The International Federation of Accountants and the Chartered Institute of Public Finance and Accountancy have developed a new International Framework for Good Governance in the Public Sector to encourage more effective public sector governance.
The two groups noted that in the past few years, effective governance of public entities has become an urgent issue that has been getting more exposure in the wake of the financial and sovereign debt crises and a constant stream of governance failures from factors such as nepotism, inefficiency, corruption and poor financial management.
The new framework aims to encourage better governance and management of public sector entities by improving how they set and achieve their intended outcomes. Enhanced stakeholder engagement, robust scrutiny and oversight of those charged with primary responsibility for determining an entity’s strategic direction, operations, and accountability should lead to more effective interventions and better outcomes for the public at large, according to IFAC and CIPFA.
IFAC CEO Fayez Choudhury noted that in contrast to the private sector, public sector entities typically lack a mature model for management accountability. Civil servants and elected officials don’t need to worry about a CEO, board of directors, shareholders, securities laws and regulations, and other checks and balances, nor the clear outcome of generating profits and losses.
“The citizenry don’t really hold governments accountable for one particular aspect,” said Choudhury. “It’s multiple elements that determine the voters’ choice. The clear focus on good public sector governance and financial management and accountability point isn’t as clear as it is in the private sector. There is no single outcome that people are looking at. There’s no profit motive, etc. It can be service delivery and some other things as well.”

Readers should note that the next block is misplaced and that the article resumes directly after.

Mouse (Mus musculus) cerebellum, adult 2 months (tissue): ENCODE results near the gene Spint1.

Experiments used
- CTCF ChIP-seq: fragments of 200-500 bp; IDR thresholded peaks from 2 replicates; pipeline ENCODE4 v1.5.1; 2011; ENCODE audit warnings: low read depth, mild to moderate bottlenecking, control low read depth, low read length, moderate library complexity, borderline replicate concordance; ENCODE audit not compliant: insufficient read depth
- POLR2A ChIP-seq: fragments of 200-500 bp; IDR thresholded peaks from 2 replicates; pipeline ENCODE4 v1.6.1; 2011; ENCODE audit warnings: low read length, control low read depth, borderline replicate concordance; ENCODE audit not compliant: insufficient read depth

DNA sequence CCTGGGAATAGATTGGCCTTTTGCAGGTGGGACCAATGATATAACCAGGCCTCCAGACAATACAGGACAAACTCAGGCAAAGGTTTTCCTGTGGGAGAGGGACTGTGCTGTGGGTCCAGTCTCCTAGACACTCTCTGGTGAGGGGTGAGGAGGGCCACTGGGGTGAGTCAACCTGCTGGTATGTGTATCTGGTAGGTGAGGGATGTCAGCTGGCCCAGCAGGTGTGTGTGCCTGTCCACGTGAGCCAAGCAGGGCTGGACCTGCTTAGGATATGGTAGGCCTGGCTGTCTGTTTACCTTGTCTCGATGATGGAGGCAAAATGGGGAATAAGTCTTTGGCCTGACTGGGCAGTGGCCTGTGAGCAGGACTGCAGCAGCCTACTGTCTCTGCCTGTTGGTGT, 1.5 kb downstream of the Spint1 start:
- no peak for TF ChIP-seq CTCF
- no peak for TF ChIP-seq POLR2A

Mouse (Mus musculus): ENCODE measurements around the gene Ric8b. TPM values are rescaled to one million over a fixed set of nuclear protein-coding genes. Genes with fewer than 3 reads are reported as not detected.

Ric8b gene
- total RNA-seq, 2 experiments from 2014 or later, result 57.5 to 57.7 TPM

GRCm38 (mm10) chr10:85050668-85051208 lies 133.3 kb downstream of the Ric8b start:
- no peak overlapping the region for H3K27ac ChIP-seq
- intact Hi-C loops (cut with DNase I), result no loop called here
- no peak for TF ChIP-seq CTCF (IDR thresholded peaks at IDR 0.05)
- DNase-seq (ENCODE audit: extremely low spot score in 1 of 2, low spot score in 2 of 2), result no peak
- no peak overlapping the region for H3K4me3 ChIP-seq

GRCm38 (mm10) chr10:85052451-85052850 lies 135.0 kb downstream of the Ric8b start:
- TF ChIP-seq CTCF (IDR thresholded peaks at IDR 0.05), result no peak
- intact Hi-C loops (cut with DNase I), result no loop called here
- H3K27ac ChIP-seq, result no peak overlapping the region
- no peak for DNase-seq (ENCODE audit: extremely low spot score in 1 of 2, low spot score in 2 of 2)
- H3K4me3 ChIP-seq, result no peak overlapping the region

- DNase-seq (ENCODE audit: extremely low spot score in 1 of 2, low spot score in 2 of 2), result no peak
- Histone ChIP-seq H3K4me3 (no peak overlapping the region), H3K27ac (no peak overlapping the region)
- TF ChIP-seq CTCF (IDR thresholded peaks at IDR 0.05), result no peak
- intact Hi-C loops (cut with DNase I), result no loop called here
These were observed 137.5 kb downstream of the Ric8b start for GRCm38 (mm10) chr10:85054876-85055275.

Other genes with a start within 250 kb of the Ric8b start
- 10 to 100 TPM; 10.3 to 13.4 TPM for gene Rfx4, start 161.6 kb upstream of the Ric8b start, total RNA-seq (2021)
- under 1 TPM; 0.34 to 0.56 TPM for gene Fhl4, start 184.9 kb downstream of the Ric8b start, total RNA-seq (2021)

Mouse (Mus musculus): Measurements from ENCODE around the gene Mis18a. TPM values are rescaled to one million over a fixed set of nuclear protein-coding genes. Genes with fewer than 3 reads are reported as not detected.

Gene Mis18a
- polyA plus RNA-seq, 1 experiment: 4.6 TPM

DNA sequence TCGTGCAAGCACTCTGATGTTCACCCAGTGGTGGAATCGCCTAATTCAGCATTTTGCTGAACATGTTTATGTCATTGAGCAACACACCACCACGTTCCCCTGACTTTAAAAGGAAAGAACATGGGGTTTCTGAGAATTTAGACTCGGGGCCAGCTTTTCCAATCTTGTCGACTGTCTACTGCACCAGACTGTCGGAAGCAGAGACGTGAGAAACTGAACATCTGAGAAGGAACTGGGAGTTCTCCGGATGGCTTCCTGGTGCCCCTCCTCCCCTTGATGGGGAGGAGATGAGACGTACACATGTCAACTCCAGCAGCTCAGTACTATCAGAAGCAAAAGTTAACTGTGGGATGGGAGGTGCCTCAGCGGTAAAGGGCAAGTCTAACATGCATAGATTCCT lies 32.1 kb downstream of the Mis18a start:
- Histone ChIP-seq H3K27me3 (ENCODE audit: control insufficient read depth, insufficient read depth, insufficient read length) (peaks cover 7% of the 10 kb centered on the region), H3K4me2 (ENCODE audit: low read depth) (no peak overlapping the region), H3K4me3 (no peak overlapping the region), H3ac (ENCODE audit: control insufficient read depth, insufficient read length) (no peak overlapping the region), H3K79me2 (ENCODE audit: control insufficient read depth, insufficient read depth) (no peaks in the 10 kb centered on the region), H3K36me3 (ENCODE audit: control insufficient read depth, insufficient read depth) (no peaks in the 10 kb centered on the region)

[IMGCAP(1)]Choudhury explained that the framework tries to address this lack of accountability by singling out some of the key principles that should govern public sector governance. “It gives people who are accountable the right sort of questions to ask themselves and to move towards, but it also gives people from the outside looking in at public sector accountability, from the viewpoint of being concerned citizens, a very useful framework or set of benchmarks on which to evaluate public sector performance,” he said.
The framework will provide a starting point for asking the right questions, according to Choudhury. “I think it gives someone from the outside looking in—or even people on the inside—a set of key questions, key issues and key principles that they should have in place,” he said. “That in and of itself can’t assure the right outcomes, but at least it’s a disciplined process, just trying to make sure that the right outcomes are achieved, and if they’re not, to at least know where things went wrong.”
Social Issues and the Environment
The framework also takes into account factors such as sustainability, the environment and social issues.